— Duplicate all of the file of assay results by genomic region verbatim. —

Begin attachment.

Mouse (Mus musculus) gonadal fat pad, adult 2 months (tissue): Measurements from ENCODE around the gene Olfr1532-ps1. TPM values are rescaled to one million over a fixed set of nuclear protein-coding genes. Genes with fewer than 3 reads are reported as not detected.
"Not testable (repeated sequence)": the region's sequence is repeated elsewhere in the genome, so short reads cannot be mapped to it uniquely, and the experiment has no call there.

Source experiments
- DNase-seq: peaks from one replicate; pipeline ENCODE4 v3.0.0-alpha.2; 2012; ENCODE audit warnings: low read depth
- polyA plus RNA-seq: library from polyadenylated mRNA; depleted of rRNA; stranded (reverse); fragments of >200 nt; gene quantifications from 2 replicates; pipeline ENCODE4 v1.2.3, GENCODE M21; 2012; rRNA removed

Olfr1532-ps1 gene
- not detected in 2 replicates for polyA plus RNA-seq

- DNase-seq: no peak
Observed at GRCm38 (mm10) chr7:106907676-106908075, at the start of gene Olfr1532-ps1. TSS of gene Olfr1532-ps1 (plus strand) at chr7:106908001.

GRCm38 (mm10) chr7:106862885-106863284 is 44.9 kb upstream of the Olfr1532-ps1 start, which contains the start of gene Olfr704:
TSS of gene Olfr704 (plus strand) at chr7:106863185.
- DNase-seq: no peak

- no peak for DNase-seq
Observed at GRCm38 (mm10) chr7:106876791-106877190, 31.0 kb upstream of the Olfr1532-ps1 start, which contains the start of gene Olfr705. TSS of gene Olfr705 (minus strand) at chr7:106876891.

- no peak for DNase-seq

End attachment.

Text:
Mouse (Mus musculus) gonadal fat pad, adult 2 months (tissue): Measurements from ENCODE around the gene Olfr1532-ps1. TPM values are rescaled to one million over a fixed set of nuclear protein-coding genes. Genes with fewer than 3 reads are reported as not detected.
"Not testable (repeated sequence)": the region's sequence is repeated elsewhere in the genome, so short reads cannot be mapped to it uniquely, and the experiment has no call there.

Source experiments
- DNase-seq: peaks from one replicate; pipeline ENCODE4 v3.0.0-alpha.2; 2012; ENCODE audit warnings: low read depth
- polyA plus RNA-seq: library from polyadenylated mRNA; depleted of rRNA; stranded (reverse); fragments of >200 nt; gene quantifications from 2 replicates; pipeline ENCODE4 v1.2.3, GENCODE M21; 2012; rRNA removed

Olfr1532-ps1 gene
- not detected in 2 replicates for polyA plus RNA-seq

- DNase-seq: no peak
Observed at GRCm38 (mm10) chr7:106907676-106908075, at the start of gene Olfr1532-ps1. TSS of gene Olfr1532-ps1 (plus strand) at chr7:106908001.

GRCm38 (mm10) chr7:106862885-106863284 is 44.9 kb upstream of the Olfr1532-ps1 start, which contains the start of gene Olfr704:
TSS of gene Olfr704 (plus strand) at chr7:106863185.
- DNase-seq: no peak

- no peak for DNase-seq
Observed at GRCm38 (mm10) chr7:106876791-106877190, 31.0 kb upstream of the Olfr1532-ps1 start, which contains the start of gene Olfr705. TSS of gene Olfr705 (minus strand) at chr7:106876891.

- no peak for DNase-seq